The Captivating World of 8½
In the spring of 1962, as Federico Fellini was scheduled to begin shooting a new feature film, he found that he had no ideas for the movie beyond the name of the protagonist. On set, in a state of panic and put in the position of raising a toast to the launching of production, the central conceit of the film came to him: 8 1/2 would be about a director seeking to make a movie as he fights a creative block and emotional confusion.
Plunging into the world of 8 ½, we encounter Guido, played by Marcello Mastroianni, a famous director on the verge of making his eighth film. Guido feels stifled creatively, and his relations with his wife and lover are overwhelming him. So, he retreats into his memories and the sounds of a memorable play on words that encompasses the remote dreams of his childhood: “Asa Nisi Masa.” It is a nonsense phrase a childhood friend told him could make the eyes on a painting move. As the film progresses, Guido’s search for solace comes to serve as a reflection of our own exploration into that which eludes us, that which escapes us or that which we call happiness.
In portraying the life of Guido, Fellini depicts the sense of emptiness we humans face, as well as how natural it is for us to love another. Reliving episodes of Guido’s life with him, we are struck by the honesty of the sentiments portrayed and we identify with Guido’s fervent wish to experience pleasure. Through Guido’s story, we also recognize that longing is a feeling common to everyone.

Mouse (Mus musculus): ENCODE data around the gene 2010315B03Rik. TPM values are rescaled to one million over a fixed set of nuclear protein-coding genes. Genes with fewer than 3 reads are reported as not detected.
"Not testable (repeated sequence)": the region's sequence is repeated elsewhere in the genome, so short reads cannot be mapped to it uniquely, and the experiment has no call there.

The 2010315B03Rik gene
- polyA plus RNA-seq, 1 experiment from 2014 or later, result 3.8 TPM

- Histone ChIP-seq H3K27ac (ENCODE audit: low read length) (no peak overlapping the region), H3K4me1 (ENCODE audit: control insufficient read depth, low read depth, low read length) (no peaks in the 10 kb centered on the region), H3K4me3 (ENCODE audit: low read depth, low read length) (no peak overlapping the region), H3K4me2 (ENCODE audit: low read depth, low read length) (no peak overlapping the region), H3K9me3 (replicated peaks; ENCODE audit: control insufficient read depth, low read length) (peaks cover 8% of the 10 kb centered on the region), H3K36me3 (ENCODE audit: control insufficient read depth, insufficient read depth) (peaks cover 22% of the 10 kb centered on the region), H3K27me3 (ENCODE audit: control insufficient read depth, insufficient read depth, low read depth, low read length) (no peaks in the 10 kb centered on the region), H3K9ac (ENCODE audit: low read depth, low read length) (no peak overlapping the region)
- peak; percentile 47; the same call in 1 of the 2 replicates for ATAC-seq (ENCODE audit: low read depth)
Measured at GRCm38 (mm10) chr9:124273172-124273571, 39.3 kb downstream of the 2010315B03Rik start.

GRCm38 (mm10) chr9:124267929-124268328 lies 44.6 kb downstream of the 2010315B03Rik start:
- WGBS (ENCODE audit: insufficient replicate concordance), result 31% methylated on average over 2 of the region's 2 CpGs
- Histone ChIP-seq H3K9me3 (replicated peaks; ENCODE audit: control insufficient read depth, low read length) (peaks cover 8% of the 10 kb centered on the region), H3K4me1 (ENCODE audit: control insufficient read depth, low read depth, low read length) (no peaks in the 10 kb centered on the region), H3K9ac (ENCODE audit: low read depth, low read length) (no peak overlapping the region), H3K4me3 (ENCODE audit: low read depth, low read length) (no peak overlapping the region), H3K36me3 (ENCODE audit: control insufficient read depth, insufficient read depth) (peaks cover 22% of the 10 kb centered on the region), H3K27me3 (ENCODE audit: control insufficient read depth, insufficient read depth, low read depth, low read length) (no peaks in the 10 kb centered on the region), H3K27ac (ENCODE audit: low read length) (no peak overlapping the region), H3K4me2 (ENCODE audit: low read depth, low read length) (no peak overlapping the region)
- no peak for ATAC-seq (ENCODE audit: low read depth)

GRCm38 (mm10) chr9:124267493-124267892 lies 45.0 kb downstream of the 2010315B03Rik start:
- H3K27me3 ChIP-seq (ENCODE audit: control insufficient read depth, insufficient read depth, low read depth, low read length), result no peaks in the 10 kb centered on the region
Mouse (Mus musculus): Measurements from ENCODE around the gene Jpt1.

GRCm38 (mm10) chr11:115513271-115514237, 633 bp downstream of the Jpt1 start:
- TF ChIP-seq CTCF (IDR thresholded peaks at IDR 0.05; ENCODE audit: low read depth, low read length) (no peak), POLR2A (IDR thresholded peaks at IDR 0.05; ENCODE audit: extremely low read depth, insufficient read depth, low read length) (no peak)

I saw this film for the first time sometime in the 90s. This was my first encounter with Fellini. What struck and captivated me immediately was the sheer honesty with which his characters transmit emotion. I recently returned to 8 ½ because I wished to see how and why this movie captured my interest, marking me from the first time I saw it. I wanted to view anew not just the beautiful images, but also to immerse myself in everything 8 ½ reveals about life and the elusive why of our existence. Re-watching the film three decades later, I understand that to want to be happy is as common in a successful film director as it is in any other person, such as me or my neighbor.
In 8 ½, Guido is surrounded by his beautiful lover, his wife and the actresses who go around portraying others and revealing themselves, including Claudia, the woman he thinks will be his salvation, the one he imagines he could be happy with. As intelligent and creative as Guido is, he cannot or does not want to understand that every relation brings a dose of satisfaction, but that it’s usually temporary. Inevitably, reality hits, waking us up and showing us that, in most cases, the sense of contentment does not last. Experiences such as these leave us understanding that life and pleasure are as ephemeral as dreams and at the end of the daydream, the only thing to do is wake up. Asa Nisi Masa. The union between two people that love each other ends after one wakes up from the dream that had united them in pleasure.
8 ½ depicts the emotional and intellectual journey of Guido and, by extension, of all of us. Guido’s odyssey helps us understand that to want to love and be happy is not rare.
It is as common as thinking profoundly and sensing that existence requires that we contemplate what it means to be content not only in the context of a couple, but as individuals. Observing Guido and his relationships and we see ourselves and ours.
The way in which I differ from Guido is in thinking that I am going to find someone like Claudia that will bring me happiness. I am not waiting for love to make me whole. I am already whole.
The English translation was edited by Dan Hanrahan